Obesity in Children

Body Mass Index provides the exact weight that an individual should have corresponding to his height. Once the weight exceeds to a certain amount, then we can consider, obesity. Obesity is a surfeit of fat in the body. In the past these has been prevalent to older population but now, the younger population competes with the census. Since obesity is considered a predisposing factor to many illnesses and diseases, a reflective effect on the child’s life can be obvious. The risk to having numerous maladies comes too soon and could influence both the physical and psychosocial aspects (developmental stages of life) of life.

Causes

  1. Genetics – there have been studies pointing obesity to be associated with genes, if a child is with an obese parent or sibling, most likely the child will be obese as well, however, genes alone could not cause obesity.
  2. Diet – lots of food choices are available in the market and a lot of bad choices happen as well. Healthy foods are being shunned in exchange for junks and processed food which are high n fat, salt, cholesterol and calories. At the same time, the eating patterns of the child greatly affect weight.
  3. Sedentary lifestyles – the availability of televisions, computers and a lot more technological advances affect the lifestyles of these children. Instead of playing or exercising, they choose to sit and watch television or play computer games. This activity also encourages more intake of food.
  4. Hormonal imbalance – may be rare but may be a predisposing factor of obesity, hormone correction might just be the intervention.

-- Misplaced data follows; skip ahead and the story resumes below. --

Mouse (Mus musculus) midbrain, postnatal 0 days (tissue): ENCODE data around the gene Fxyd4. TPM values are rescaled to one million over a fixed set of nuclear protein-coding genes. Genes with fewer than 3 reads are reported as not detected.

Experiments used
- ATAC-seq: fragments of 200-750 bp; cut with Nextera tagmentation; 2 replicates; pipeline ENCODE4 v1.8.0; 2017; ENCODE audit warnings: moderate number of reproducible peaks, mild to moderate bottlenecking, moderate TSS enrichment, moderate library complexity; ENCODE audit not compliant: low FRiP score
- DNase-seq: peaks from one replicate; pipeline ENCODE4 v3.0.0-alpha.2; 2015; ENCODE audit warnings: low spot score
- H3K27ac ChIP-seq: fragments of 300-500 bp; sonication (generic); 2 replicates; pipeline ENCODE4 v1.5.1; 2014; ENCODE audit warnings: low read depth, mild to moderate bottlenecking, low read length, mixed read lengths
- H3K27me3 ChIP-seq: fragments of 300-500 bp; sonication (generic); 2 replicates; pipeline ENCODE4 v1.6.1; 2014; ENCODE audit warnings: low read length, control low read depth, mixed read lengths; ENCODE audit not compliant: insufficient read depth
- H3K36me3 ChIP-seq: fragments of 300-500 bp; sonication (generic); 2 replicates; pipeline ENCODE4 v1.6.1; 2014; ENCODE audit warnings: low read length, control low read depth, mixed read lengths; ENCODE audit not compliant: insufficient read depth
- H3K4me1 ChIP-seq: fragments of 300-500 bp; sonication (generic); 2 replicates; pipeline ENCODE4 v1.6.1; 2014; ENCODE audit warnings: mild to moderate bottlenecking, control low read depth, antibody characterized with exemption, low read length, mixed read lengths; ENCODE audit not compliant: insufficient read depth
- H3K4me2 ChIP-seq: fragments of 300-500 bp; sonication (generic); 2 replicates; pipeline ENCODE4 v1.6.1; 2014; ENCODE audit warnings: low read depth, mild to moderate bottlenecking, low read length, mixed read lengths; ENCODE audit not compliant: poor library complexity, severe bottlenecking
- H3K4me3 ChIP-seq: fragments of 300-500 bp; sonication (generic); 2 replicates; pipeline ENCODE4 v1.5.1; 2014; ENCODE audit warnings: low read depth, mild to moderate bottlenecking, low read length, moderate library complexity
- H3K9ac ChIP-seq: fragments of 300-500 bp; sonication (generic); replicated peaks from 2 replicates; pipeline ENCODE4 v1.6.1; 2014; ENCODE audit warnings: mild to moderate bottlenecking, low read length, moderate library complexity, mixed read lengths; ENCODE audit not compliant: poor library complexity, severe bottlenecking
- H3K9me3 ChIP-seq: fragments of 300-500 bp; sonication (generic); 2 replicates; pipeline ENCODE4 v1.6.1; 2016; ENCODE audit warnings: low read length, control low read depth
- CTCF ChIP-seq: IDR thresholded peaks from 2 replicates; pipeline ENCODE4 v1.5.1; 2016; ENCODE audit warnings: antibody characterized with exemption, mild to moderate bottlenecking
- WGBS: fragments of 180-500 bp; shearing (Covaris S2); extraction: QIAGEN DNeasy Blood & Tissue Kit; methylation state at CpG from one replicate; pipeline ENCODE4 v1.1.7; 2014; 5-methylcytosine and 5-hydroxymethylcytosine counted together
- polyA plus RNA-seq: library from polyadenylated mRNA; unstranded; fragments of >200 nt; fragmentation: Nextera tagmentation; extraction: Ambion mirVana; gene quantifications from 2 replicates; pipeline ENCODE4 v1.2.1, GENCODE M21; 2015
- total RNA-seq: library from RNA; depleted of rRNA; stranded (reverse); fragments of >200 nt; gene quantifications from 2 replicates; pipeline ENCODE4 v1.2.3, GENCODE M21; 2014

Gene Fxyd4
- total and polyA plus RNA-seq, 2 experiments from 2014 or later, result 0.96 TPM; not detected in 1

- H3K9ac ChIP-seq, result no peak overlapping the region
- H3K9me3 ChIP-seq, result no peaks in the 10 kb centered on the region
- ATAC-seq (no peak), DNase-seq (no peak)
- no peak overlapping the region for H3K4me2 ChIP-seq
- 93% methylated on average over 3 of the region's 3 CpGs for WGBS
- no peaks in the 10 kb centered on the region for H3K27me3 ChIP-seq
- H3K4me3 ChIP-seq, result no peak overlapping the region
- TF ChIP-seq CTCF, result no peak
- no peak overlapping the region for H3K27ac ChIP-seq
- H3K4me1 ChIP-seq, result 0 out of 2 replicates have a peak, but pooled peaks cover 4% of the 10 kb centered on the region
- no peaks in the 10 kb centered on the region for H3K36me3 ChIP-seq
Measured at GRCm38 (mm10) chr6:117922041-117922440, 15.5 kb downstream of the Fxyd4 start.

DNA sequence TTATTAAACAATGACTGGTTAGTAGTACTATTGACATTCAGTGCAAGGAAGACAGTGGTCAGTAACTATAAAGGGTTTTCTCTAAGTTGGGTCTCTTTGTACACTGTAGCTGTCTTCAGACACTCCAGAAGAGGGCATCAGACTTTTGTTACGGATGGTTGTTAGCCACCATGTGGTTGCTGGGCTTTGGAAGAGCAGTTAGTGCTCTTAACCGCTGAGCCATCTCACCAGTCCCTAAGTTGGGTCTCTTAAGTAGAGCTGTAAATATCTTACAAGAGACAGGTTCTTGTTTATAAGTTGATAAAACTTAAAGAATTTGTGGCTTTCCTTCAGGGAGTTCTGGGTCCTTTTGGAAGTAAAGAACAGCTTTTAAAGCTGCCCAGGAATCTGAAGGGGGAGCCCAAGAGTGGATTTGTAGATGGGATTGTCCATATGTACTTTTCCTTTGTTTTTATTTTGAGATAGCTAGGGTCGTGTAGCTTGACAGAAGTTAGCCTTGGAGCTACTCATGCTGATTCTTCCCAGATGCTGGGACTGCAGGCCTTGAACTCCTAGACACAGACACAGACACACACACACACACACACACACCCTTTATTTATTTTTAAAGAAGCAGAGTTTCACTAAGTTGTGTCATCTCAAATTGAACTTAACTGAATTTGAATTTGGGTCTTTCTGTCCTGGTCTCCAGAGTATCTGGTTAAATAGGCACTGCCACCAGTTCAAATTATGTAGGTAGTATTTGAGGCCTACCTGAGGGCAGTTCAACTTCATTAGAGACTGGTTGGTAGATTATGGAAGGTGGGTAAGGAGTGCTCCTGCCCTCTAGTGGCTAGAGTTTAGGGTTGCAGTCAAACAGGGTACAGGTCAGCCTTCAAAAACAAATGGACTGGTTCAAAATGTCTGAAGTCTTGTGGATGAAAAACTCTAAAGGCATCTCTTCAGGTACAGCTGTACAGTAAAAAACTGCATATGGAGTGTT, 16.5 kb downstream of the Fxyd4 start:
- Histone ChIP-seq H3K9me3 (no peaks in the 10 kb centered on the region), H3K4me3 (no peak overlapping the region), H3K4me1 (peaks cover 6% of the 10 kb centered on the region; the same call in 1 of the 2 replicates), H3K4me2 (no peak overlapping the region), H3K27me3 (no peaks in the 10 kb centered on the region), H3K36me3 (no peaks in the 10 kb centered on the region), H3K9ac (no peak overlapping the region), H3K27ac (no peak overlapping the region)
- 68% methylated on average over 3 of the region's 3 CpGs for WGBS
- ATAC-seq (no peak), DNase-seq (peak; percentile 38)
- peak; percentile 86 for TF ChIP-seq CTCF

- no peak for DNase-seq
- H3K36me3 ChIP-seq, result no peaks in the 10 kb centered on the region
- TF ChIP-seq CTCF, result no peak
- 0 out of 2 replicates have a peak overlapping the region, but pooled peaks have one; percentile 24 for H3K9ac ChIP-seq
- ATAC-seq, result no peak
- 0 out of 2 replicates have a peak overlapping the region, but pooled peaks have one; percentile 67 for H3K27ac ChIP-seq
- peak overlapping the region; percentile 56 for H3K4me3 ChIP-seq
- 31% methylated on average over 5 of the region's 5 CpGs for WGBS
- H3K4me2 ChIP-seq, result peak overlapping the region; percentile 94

Assessment

  • BMI (Body Mass Index) – this is a table that enables one to assess weight relative to height. This is weight in kilograms divided by the height in meters squared.
    • At the 85th percentile and above, children are at risk for overweight
    • At the 95th percentile or above, they are overweight
    • Those children above the 95th percentile are considered as obese
    • Body fat percentage – usually difficult to assess but is considered the marker of obesity. Skin fold thickness is measured and is evaluated:
      • Boys – over 25% fat
      • Girls – over 32% fat
      • Waist circumference – measured through the abdominal girth, if the value obtained was greater than the 90th percentile for the child’s age and gender, then the risk of having weight related conditions and complications is high.

Treatment

  1. Parents should be of help and support in encouraging the child to pursue a healthy lifestyle.
  2. Regular exercise or outdoor play should be a part of a weekly schedule. Brisk walking, swimming or running is advisable.
  3. Healthy food intake should be part of the weight management or weight loss plan. Meal schedules should also be taken into consideration. Remember that weight management is not about eating small amounts of food but rather eating the right food in the right amount.
  4. Proper guidance and professional help. As parents, it is advisable that you support the child as he pursues a healthy lifestyle. It is also recommended to seek help from doctors or nutritionist to better plan the child’s weight management.

Image by: stop-childhood-obesity.com

Byron Webb Romero, RN, MSN

Finished BSN at Lyceum of the Philippines University, and Master of Science in Nursing Major in Adult Health Nursing at the University of the East Ramon Magsaysay Memorial Medical Center. Currently working at Manila Doctors College of Nursing as a Team Leader for Level I and II, Lecturer for Professional Nursing Subjects, and also a Clinical Instructor.

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